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Death Camp Prisoner and 'Portraitist' Willhelm Brasse Dies at 95 

Brasse sits before copies of the images he took during a 2009 interview with Agence France-Presse

Here at NYIP, we have often spoken about the awesome power one wields when using a camera. A camera can be used to capture mankind's brightest moments, but it can also be used to capture its darkest.

Willhelm Brasse was a former prisoner of Auschwitz concentration camp who was pulled from his work detail of hauling corpses from the gas chambers to the incinerator when his captors learned of his experience in the field of photography. After that, Brasse was forced to document the unimaginable horrors that occured within the walls of the camp, from taking pictures of all prisoners for Nazi internal files to the horrific medical experiments conducted by Eduard Wirns and Josef Mangele. It is estimated that, during his 5 years spent at the camp, he took somewhere in the region of 50,000 photographs, almost 40,000 of which survived. According to sources, on January 17 1945, with Soviet troops mere days away, Brasse was ordered to burn all the negatives. However, they turned out to be non-flammable and thus were saved. These images remain some of the only photographic proof of the atrocities commited in Auschwitz during WWII

After the war, Brasse, who managed to surivive The March that followed the camp's liberation, was active in educating young people about The Holocaust and later instrumental in helping to set up the Auschwitz-Burkinau museum, of which his images were the centerpiece. He had wanted to return to photography, but he found he was unable to. In an interview with Agence France-Presse in 2009, he admitted, “After the war, I tried to work as a photographer, but I couldn’t. Those poor Jewish children were always before my eyes. There are things you can never forget.”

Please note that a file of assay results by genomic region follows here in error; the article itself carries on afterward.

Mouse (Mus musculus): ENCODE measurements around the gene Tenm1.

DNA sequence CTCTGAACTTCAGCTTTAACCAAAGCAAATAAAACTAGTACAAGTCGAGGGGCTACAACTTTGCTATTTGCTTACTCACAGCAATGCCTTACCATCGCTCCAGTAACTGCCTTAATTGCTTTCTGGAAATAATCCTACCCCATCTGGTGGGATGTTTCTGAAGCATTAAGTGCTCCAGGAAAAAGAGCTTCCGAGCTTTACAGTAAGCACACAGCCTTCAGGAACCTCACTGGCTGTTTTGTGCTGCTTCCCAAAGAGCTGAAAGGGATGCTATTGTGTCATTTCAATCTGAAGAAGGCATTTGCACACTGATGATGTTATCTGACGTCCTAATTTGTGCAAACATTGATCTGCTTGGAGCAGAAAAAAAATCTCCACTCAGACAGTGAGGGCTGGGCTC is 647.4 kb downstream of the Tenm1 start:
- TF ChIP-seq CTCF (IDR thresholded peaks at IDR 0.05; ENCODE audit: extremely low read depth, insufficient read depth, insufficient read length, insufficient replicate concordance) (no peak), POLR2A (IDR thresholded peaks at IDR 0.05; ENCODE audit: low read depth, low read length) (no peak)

Brasse, who was of mixed Austrian-Polish decent, died on Tuesday, October 23rd, in the city of his birth: Zywiec, Poland. We can only hope this provided him with some comfort in his final days.


To learn more, read the Reuters article Auschwitz photographer Wilhelm Brasse dies at 95 or the Agence France-Presse article Photographer of Auschwitz experiments dies aged 95

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